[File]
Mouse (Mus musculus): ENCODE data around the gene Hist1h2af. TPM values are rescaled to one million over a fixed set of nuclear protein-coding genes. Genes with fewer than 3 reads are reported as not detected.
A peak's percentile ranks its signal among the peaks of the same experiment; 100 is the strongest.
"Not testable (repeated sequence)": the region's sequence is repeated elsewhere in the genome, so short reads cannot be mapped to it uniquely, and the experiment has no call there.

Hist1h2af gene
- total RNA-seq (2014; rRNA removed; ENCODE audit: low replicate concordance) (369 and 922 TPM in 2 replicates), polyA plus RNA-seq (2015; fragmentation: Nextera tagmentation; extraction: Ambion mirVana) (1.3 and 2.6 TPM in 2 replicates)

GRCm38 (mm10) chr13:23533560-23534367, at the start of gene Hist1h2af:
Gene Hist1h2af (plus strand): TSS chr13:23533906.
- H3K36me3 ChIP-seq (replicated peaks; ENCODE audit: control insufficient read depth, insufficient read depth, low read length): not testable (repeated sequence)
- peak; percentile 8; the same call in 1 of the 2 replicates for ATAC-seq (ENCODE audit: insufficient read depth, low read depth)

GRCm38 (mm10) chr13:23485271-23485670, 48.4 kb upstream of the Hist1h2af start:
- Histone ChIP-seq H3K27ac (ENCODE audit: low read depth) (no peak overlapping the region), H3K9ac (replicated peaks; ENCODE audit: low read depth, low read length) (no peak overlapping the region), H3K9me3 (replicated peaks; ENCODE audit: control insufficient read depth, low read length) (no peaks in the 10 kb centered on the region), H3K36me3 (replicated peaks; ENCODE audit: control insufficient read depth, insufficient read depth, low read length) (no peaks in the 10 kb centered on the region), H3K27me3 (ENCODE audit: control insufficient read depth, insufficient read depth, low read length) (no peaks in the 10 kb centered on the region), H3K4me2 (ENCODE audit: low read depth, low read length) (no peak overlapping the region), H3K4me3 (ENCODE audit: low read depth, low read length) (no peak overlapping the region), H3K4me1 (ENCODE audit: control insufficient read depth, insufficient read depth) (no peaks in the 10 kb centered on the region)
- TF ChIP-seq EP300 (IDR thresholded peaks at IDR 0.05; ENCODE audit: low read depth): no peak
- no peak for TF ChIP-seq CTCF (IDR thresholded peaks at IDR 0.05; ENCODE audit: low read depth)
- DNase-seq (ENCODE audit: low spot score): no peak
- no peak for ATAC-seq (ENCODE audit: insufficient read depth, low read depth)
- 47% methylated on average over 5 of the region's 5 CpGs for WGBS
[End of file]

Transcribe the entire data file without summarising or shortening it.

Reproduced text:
Mouse (Mus musculus): ENCODE data around the gene Hist1h2af. TPM values are rescaled to one million over a fixed set of nuclear protein-coding genes. Genes with fewer than 3 reads are reported as not detected.
A peak's percentile ranks its signal among the peaks of the same experiment; 100 is the strongest.
"Not testable (repeated sequence)": the region's sequence is repeated elsewhere in the genome, so short reads cannot be mapped to it uniquely, and the experiment has no call there.

Hist1h2af gene
- total RNA-seq (2014; rRNA removed; ENCODE audit: low replicate concordance) (369 and 922 TPM in 2 replicates), polyA plus RNA-seq (2015; fragmentation: Nextera tagmentation; extraction: Ambion mirVana) (1.3 and 2.6 TPM in 2 replicates)

GRCm38 (mm10) chr13:23533560-23534367, at the start of gene Hist1h2af:
Gene Hist1h2af (plus strand): TSS chr13:23533906.
- H3K36me3 ChIP-seq (replicated peaks; ENCODE audit: control insufficient read depth, insufficient read depth, low read length): not testable (repeated sequence)
- peak; percentile 8; the same call in 1 of the 2 replicates for ATAC-seq (ENCODE audit: insufficient read depth, low read depth)

GRCm38 (mm10) chr13:23485271-23485670, 48.4 kb upstream of the Hist1h2af start:
- Histone ChIP-seq H3K27ac (ENCODE audit: low read depth) (no peak overlapping the region), H3K9ac (replicated peaks; ENCODE audit: low read depth, low read length) (no peak overlapping the region), H3K9me3 (replicated peaks; ENCODE audit: control insufficient read depth, low read length) (no peaks in the 10 kb centered on the region), H3K36me3 (replicated peaks; ENCODE audit: control insufficient read depth, insufficient read depth, low read length) (no peaks in the 10 kb centered on the region), H3K27me3 (ENCODE audit: control insufficient read depth, insufficient read depth, low read length) (no peaks in the 10 kb centered on the region), H3K4me2 (ENCODE audit: low read depth, low read length) (no peak overlapping the region), H3K4me3 (ENCODE audit: low read depth, low read length) (no peak overlapping the region), H3K4me1 (ENCODE audit: control insufficient read depth, insufficient read depth) (no peaks in the 10 kb centered on the region)
- TF ChIP-seq EP300 (IDR thresholded peaks at IDR 0.05; ENCODE audit: low read depth): no peak
- no peak for TF ChIP-seq CTCF (IDR thresholded peaks at IDR 0.05; ENCODE audit: low read depth)
- DNase-seq (ENCODE audit: low spot score): no peak
- no peak for ATAC-seq (ENCODE audit: insufficient read depth, low read depth)
- 47% methylated on average over 5 of the region's 5 CpGs for WGBS